Diagnosing CF

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Since 1986, all newborns in Australia, have been subject to a heel prick test. This test is used to screen for a number of conditions, one of which is an indicator for cystic fibrosis (CF).


The heel prick test usually happens between 48 and 72 hours after a baby is born. The blood sample from this test is collected on a piece of card and sent to a laboratory for testing. If your baby is found to have a medical condition, parents will be contacted. 

The heel prick test does not detect everyone and a sweat test may be required, as high levels of salt in perspiration is extremely common amongst those with CF.


Diagnosis may also result after a baby is born with obvious CF symptoms such as a bowel blockage or failure to “thrive”.


Occasionally CF may not be diagnosed until later in life. Some children are diagnosed later in childhood, whether it be weeks after birth or even years, and sometimes CF is not diagnosed until adulthood.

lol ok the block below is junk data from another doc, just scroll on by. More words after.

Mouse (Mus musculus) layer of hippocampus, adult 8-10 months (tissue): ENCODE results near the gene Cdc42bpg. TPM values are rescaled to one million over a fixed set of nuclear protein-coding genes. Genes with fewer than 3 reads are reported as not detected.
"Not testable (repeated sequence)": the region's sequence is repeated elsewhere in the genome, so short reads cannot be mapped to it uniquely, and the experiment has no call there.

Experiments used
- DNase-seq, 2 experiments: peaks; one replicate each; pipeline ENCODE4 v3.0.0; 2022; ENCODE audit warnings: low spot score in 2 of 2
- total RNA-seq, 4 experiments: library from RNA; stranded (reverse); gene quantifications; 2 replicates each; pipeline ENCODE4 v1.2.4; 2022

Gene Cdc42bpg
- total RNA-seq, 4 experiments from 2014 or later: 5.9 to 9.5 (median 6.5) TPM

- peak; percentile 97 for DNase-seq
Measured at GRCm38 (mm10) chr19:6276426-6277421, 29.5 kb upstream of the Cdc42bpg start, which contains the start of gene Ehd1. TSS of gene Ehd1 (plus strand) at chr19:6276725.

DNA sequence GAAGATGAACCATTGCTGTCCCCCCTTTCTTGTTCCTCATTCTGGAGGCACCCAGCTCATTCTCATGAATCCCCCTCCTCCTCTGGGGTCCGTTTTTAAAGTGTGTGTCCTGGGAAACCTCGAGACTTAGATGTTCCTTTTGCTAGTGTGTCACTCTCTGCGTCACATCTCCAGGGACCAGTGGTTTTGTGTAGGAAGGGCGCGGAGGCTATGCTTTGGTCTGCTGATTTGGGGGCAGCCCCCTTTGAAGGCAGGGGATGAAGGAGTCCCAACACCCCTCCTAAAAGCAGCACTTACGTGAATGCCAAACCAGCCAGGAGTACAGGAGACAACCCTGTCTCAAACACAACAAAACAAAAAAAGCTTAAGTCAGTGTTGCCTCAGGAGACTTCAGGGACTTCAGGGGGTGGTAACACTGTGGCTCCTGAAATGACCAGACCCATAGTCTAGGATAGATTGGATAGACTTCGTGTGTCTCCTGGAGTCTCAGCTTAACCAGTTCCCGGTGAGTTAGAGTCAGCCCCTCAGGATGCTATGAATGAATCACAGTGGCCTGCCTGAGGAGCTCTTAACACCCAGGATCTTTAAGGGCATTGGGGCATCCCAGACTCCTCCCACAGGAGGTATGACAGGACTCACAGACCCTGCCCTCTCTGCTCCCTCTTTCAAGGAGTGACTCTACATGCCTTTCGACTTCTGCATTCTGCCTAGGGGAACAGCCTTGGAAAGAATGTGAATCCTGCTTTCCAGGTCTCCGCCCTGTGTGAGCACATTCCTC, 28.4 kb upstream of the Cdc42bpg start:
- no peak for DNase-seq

One reason for this is that CF can vary widely in its severity and symptoms, and can resemble other lung conditions such as asthma or bronchitis which makes diagnosis challenging. Another reason is that there are around 2,000 different gene changes that cause CF and some genes have been identified after a person has had their newborn heel prick test, or the gene they have is harder to detect.

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